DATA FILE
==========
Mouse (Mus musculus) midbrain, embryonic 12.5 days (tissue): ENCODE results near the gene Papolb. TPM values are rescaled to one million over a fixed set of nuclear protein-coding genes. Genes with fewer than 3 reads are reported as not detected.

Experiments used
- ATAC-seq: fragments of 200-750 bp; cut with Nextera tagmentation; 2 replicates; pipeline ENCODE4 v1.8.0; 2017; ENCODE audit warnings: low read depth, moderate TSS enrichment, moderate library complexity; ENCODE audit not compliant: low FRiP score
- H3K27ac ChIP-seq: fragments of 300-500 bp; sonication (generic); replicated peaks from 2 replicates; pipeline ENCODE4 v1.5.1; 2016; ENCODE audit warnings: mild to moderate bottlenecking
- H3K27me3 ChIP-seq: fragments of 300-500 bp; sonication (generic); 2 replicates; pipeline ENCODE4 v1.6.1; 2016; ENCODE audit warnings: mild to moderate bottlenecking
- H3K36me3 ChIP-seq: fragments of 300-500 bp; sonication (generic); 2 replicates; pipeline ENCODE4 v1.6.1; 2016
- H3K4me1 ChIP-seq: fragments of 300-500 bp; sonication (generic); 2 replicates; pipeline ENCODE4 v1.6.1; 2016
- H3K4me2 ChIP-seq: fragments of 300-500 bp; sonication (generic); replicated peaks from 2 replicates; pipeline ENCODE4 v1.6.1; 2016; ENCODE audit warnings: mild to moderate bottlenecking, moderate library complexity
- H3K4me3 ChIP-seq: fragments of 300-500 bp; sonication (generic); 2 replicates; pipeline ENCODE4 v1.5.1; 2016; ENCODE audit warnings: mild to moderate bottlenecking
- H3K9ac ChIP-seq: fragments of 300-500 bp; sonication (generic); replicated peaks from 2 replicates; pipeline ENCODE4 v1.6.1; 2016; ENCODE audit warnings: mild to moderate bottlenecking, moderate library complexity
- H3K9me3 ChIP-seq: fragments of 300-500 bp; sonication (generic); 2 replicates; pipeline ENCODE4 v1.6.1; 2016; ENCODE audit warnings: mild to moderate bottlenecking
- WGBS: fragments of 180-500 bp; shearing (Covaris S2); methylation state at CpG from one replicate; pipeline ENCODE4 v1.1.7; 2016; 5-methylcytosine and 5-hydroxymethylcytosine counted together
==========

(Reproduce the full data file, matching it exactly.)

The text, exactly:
Mouse (Mus musculus) midbrain, embryonic 12.5 days (tissue): ENCODE results near the gene Papolb. TPM values are rescaled to one million over a fixed set of nuclear protein-coding genes. Genes with fewer than 3 reads are reported as not detected.

Experiments used
- ATAC-seq: fragments of 200-750 bp; cut with Nextera tagmentation; 2 replicates; pipeline ENCODE4 v1.8.0; 2017; ENCODE audit warnings: low read depth, moderate TSS enrichment, moderate library complexity; ENCODE audit not compliant: low FRiP score
- H3K27ac ChIP-seq: fragments of 300-500 bp; sonication (generic); replicated peaks from 2 replicates; pipeline ENCODE4 v1.5.1; 2016; ENCODE audit warnings: mild to moderate bottlenecking
- H3K27me3 ChIP-seq: fragments of 300-500 bp; sonication (generic); 2 replicates; pipeline ENCODE4 v1.6.1; 2016; ENCODE audit warnings: mild to moderate bottlenecking
- H3K36me3 ChIP-seq: fragments of 300-500 bp; sonication (generic); 2 replicates; pipeline ENCODE4 v1.6.1; 2016
- H3K4me1 ChIP-seq: fragments of 300-500 bp; sonication (generic); 2 replicates; pipeline ENCODE4 v1.6.1; 2016
- H3K4me2 ChIP-seq: fragments of 300-500 bp; sonication (generic); replicated peaks from 2 replicates; pipeline ENCODE4 v1.6.1; 2016; ENCODE audit warnings: mild to moderate bottlenecking, moderate library complexity
- H3K4me3 ChIP-seq: fragments of 300-500 bp; sonication (generic); 2 replicates; pipeline ENCODE4 v1.5.1; 2016; ENCODE audit warnings: mild to moderate bottlenecking
- H3K9ac ChIP-seq: fragments of 300-500 bp; sonication (generic); replicated peaks from 2 replicates; pipeline ENCODE4 v1.6.1; 2016; ENCODE audit warnings: mild to moderate bottlenecking, moderate library complexity
- H3K9me3 ChIP-seq: fragments of 300-500 bp; sonication (generic); 2 replicates; pipeline ENCODE4 v1.6.1; 2016; ENCODE audit warnings: mild to moderate bottlenecking
- WGBS: fragments of 180-500 bp; shearing (Covaris S2); methylation state at CpG from one replicate; pipeline ENCODE4 v1.1.7; 2016; 5-methylcytosine and 5-hydroxymethylcytosine counted together